Worker-Owned Organization in the Southern Cone of Latin America

Saturday, June 25, 2016: 9:00 AM-10:30 AM
56 Barrows (Barrows Hall)
Anabel Rieiro, Universidad de la Republica, Facultad de Ciencias Sociales, Departamento de Sociologia, Montevideo, Uruguay
Our purpose is to debate the framework in which social and solidary economy are interpreted in the world of production, by focusing on these Uruguayan enterprises that have been recovered by their workers (“empresas recuperadas por sus trabajadores”, or WREs) from a comparative regional perspective.

429 different cases make up the integrated database of worker-recovered enterprises (WREs) analyzed in this paper. Of these, 311 are from Argentina, 68 from Brazil and the remaining 50 cases are from Uruguay. Within this aggregate, 224 enterprises were surveyed: 113 in Argentina (82 cases in 2010, and 31 in 2014), 68 in Brazil (in 2013) and 43 in Uruguay (in a period encompassing the second half of 2013, and the first half of 2014).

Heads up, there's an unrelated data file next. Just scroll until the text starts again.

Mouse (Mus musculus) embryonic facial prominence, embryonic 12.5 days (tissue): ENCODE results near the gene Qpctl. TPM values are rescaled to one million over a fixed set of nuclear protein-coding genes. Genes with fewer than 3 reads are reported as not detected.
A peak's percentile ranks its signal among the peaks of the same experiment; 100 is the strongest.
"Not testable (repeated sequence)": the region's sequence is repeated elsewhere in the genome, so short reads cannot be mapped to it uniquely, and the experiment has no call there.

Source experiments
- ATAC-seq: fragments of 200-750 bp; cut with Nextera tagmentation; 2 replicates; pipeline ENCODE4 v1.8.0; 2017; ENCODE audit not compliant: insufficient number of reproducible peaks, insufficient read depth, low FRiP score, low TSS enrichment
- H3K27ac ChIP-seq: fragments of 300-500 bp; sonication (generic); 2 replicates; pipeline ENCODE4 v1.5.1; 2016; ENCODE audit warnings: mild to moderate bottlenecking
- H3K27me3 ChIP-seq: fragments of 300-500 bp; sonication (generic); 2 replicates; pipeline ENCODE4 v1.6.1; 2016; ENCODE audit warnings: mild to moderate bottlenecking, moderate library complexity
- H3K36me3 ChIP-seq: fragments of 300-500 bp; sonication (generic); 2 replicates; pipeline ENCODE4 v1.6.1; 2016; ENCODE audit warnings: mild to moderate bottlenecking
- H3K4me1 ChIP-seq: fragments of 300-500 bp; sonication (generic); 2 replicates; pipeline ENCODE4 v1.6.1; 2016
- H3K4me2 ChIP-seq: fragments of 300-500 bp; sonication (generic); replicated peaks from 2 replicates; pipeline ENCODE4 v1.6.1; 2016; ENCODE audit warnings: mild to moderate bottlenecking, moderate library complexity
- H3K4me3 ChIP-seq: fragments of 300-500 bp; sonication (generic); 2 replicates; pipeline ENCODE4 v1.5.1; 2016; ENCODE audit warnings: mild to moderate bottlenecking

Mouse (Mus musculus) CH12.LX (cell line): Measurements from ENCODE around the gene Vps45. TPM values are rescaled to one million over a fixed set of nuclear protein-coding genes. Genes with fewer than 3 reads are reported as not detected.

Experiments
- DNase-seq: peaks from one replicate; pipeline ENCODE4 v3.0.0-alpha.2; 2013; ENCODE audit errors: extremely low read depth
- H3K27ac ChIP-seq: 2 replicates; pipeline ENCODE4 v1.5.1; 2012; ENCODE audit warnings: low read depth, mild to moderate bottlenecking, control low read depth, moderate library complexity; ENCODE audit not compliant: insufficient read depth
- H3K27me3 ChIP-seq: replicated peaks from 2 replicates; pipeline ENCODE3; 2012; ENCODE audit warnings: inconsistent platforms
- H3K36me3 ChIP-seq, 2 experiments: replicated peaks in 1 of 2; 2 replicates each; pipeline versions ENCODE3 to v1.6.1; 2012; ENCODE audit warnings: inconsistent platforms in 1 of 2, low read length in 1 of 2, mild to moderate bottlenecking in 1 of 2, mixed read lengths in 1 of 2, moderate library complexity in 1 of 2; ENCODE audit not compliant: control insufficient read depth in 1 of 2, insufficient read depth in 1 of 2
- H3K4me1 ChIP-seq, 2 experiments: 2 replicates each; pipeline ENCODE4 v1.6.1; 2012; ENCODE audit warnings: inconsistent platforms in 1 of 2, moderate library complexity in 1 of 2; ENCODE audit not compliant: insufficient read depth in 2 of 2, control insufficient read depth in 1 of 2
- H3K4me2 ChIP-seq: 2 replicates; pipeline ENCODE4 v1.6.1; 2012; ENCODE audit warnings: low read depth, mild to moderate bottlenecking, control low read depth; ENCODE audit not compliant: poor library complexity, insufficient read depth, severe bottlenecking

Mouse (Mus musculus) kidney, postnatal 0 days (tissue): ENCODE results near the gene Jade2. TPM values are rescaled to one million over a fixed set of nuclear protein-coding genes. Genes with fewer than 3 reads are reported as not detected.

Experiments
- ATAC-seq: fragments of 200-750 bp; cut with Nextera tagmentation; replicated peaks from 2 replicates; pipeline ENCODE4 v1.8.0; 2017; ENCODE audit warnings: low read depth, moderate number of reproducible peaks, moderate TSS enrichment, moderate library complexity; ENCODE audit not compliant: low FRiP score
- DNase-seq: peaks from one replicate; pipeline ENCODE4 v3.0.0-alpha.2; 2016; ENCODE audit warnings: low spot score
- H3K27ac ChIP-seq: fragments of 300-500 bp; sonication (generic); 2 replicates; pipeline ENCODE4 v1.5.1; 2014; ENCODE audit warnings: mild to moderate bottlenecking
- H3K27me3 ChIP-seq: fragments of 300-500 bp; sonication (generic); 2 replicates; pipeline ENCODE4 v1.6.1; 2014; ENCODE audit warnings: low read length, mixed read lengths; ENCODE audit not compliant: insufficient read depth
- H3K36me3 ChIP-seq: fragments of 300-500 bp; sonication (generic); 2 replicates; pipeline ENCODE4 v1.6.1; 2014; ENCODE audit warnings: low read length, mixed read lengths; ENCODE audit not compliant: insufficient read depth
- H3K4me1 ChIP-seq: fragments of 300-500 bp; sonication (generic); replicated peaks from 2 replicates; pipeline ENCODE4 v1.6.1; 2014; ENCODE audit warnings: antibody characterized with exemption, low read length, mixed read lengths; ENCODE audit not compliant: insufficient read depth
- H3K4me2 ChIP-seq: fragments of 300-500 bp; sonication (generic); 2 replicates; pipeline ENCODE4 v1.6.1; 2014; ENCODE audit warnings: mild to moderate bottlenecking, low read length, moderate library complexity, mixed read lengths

As a result, all the information used to create this integrated database of WREs in the Southern Cone was sourced from studies carried in three national contexts: A) Uruguay – information derived from the field work of the doctorate itself (43 Uruguayan WREs were surveyed) B) Argentina – information derived from the surveys conducted between the years 2014 and 2014 by the “Open School” program, as conducted by the School of Philosophy and Literature of the University of Buenos Aires, and C) Brazil – information derived from the survey conducted in 2013 by researchers of several Brazilian universities, which included the following: UNICAMP, UFRJ, USP, UFOP, CEFET, UFSC, UFVJM, UFBP, UNESP Marilia and the UFRN.

This survey focused on: the existing processes prior to the recovery itself, the legal framework in which it happened and the productive profile of each enterprise. This systematization is rounded with the analysis of 43 in-depth interviews (uruguayan cases), conducted with the workers from such enterprises between the years 2013 and 2014. The purpose is to better-analyze the new conflicts and subjectivities that have come to define these contexts.